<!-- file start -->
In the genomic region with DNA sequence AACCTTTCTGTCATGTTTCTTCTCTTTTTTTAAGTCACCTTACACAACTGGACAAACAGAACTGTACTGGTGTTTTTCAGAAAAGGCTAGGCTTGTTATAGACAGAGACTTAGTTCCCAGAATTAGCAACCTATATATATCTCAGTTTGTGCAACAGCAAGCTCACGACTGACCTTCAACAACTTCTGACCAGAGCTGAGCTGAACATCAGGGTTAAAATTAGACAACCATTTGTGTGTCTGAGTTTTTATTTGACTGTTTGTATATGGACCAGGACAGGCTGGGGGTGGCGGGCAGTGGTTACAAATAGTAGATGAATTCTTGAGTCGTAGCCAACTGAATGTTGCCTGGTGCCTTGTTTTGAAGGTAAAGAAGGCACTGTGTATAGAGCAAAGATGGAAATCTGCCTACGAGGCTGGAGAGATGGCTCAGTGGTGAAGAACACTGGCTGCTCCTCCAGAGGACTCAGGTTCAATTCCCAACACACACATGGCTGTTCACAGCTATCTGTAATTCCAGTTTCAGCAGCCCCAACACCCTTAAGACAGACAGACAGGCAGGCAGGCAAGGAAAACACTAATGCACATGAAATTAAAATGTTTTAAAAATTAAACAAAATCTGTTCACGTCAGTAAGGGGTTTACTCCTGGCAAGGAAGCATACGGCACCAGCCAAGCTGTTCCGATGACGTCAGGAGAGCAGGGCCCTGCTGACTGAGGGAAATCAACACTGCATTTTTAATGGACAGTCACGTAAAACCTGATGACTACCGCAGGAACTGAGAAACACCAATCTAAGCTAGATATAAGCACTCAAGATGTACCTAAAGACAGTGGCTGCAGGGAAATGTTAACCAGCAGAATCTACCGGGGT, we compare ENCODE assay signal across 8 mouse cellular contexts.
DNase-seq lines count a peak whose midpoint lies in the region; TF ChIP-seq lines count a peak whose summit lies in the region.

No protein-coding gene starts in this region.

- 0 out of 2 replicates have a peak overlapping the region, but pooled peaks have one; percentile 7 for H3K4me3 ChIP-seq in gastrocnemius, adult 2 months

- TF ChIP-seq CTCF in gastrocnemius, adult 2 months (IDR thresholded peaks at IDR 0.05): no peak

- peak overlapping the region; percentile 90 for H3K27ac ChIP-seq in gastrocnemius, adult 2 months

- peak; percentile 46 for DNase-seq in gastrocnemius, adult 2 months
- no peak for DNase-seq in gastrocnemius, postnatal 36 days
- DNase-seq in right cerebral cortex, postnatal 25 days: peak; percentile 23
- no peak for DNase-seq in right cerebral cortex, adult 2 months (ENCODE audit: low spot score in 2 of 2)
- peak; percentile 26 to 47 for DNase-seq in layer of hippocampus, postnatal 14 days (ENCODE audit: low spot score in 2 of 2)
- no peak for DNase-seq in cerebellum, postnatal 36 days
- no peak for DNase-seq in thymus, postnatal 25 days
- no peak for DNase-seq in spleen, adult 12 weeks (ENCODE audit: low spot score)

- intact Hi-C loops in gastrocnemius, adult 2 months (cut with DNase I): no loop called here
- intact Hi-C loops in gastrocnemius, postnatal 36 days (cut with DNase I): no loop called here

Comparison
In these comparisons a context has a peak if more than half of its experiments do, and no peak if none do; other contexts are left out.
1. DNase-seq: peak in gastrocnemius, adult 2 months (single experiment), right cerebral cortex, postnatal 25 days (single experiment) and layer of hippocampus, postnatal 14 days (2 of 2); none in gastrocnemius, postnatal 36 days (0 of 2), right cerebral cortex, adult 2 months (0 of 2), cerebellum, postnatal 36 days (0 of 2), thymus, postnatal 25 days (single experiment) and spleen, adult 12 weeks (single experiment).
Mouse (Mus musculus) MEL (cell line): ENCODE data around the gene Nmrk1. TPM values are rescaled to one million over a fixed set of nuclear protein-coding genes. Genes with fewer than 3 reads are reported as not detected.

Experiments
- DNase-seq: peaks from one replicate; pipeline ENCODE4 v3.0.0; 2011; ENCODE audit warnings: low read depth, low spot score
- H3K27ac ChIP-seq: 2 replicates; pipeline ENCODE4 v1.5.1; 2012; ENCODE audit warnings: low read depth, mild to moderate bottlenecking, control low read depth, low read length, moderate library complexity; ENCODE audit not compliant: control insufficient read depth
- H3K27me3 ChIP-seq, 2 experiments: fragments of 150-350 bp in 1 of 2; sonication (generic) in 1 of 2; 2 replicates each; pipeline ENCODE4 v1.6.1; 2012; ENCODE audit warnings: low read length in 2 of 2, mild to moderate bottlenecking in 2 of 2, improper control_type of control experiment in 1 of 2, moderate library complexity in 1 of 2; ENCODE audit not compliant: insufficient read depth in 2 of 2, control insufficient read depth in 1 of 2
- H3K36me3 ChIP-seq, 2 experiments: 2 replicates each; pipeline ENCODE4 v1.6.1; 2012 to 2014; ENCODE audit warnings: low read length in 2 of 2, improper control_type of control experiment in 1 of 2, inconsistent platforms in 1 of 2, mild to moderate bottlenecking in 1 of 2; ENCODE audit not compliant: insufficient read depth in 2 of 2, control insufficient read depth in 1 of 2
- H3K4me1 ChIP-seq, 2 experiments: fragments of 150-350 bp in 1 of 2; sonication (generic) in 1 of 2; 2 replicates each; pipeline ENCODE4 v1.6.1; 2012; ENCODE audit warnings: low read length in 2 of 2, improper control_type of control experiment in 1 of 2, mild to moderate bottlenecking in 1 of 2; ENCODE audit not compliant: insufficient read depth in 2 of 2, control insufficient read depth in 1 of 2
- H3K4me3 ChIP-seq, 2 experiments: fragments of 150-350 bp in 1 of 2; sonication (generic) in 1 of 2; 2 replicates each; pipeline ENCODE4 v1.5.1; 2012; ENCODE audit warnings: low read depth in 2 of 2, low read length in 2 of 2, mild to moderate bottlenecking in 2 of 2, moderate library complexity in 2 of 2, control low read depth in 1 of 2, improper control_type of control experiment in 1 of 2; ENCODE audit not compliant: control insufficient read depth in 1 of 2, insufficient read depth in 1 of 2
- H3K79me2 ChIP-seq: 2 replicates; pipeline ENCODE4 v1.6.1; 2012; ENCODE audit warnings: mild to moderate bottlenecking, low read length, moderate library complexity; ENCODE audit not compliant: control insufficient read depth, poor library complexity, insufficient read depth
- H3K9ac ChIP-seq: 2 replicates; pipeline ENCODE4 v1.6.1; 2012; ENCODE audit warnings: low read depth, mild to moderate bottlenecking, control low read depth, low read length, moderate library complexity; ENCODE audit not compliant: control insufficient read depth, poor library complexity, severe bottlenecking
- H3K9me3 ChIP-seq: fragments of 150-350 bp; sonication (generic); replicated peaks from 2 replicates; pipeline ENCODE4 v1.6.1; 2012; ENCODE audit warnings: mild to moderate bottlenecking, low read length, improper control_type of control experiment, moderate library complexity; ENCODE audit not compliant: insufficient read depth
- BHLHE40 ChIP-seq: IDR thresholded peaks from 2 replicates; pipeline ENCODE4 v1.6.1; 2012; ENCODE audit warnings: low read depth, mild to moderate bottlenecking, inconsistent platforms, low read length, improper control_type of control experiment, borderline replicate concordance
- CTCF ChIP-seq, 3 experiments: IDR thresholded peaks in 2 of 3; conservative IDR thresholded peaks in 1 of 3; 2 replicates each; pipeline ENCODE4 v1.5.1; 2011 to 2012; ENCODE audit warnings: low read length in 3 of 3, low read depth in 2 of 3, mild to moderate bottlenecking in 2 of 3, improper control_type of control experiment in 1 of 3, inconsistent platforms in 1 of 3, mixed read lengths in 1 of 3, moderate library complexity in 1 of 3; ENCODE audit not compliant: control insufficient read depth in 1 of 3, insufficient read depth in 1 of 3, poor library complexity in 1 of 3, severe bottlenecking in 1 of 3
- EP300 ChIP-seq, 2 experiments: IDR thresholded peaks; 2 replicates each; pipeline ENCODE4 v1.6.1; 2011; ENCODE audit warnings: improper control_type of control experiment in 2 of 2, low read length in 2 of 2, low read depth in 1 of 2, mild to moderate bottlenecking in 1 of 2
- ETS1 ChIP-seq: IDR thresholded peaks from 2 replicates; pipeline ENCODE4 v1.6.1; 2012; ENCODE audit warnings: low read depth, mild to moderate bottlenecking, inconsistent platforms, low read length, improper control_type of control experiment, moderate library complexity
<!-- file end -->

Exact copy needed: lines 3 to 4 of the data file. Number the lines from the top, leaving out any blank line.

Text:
No protein-coding gene starts in this region.

- 0 out of 2 replicates have a peak overlapping the region, but pooled peaks have one; percentile 7 for H3K4me3 ChIP-seq in gastrocnemius, adult 2 months